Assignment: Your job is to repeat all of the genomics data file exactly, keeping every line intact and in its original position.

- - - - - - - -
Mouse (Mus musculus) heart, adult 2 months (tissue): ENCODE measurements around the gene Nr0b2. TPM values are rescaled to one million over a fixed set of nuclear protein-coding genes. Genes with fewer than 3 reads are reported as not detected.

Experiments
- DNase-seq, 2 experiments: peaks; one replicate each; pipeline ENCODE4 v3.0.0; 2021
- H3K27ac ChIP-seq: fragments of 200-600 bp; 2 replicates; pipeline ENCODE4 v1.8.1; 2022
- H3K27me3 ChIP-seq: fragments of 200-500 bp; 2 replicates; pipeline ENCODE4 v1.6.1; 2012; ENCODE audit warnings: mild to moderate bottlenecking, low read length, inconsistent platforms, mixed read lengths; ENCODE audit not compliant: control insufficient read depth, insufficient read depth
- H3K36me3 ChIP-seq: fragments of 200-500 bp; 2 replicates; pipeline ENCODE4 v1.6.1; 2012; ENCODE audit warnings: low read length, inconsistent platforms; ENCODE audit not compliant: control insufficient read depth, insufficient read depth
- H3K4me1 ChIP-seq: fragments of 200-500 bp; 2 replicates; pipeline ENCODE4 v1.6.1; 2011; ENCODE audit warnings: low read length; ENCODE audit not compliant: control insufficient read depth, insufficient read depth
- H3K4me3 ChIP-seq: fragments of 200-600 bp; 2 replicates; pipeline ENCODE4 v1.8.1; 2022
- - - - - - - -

Mouse (Mus musculus) heart, adult 2 months (tissue): ENCODE measurements around the gene Nr0b2. TPM values are rescaled to one million over a fixed set of nuclear protein-coding genes. Genes with fewer than 3 reads are reported as not detected.

Experiments
- DNase-seq, 2 experiments: peaks; one replicate each; pipeline ENCODE4 v3.0.0; 2021
- H3K27ac ChIP-seq: fragments of 200-600 bp; 2 replicates; pipeline ENCODE4 v1.8.1; 2022
- H3K27me3 ChIP-seq: fragments of 200-500 bp; 2 replicates; pipeline ENCODE4 v1.6.1; 2012; ENCODE audit warnings: mild to moderate bottlenecking, low read length, inconsistent platforms, mixed read lengths; ENCODE audit not compliant: control insufficient read depth, insufficient read depth
- H3K36me3 ChIP-seq: fragments of 200-500 bp; 2 replicates; pipeline ENCODE4 v1.6.1; 2012; ENCODE audit warnings: low read length, inconsistent platforms; ENCODE audit not compliant: control insufficient read depth, insufficient read depth
- H3K4me1 ChIP-seq: fragments of 200-500 bp; 2 replicates; pipeline ENCODE4 v1.6.1; 2011; ENCODE audit warnings: low read length; ENCODE audit not compliant: control insufficient read depth, insufficient read depth
- H3K4me3 ChIP-seq: fragments of 200-600 bp; 2 replicates; pipeline ENCODE4 v1.8.1; 2022